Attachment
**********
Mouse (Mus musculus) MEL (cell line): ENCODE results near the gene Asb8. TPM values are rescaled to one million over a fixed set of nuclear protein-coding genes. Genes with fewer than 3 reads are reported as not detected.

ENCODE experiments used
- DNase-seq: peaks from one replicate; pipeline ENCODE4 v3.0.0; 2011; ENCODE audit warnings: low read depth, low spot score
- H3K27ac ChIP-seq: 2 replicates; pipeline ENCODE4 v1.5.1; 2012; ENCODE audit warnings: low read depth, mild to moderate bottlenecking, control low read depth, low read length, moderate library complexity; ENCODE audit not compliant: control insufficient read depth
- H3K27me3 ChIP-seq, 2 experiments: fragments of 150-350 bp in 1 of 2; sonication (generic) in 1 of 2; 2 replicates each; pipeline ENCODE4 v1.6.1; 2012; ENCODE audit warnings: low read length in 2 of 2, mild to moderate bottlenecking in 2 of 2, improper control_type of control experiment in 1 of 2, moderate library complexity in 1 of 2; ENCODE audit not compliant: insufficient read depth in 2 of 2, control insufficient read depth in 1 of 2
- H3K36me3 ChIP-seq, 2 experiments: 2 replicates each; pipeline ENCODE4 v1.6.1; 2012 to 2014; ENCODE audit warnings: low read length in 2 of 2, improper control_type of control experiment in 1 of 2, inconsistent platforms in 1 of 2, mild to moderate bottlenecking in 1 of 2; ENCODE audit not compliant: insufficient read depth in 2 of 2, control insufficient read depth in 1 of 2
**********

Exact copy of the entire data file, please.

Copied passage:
Mouse (Mus musculus) MEL (cell line): ENCODE results near the gene Asb8. TPM values are rescaled to one million over a fixed set of nuclear protein-coding genes. Genes with fewer than 3 reads are reported as not detected.

ENCODE experiments used
- DNase-seq: peaks from one replicate; pipeline ENCODE4 v3.0.0; 2011; ENCODE audit warnings: low read depth, low spot score
- H3K27ac ChIP-seq: 2 replicates; pipeline ENCODE4 v1.5.1; 2012; ENCODE audit warnings: low read depth, mild to moderate bottlenecking, control low read depth, low read length, moderate library complexity; ENCODE audit not compliant: control insufficient read depth
- H3K27me3 ChIP-seq, 2 experiments: fragments of 150-350 bp in 1 of 2; sonication (generic) in 1 of 2; 2 replicates each; pipeline ENCODE4 v1.6.1; 2012; ENCODE audit warnings: low read length in 2 of 2, mild to moderate bottlenecking in 2 of 2, improper control_type of control experiment in 1 of 2, moderate library complexity in 1 of 2; ENCODE audit not compliant: insufficient read depth in 2 of 2, control insufficient read depth in 1 of 2
- H3K36me3 ChIP-seq, 2 experiments: 2 replicates each; pipeline ENCODE4 v1.6.1; 2012 to 2014; ENCODE audit warnings: low read length in 2 of 2, improper control_type of control experiment in 1 of 2, inconsistent platforms in 1 of 2, mild to moderate bottlenecking in 1 of 2; ENCODE audit not compliant: insufficient read depth in 2 of 2, control insufficient read depth in 1 of 2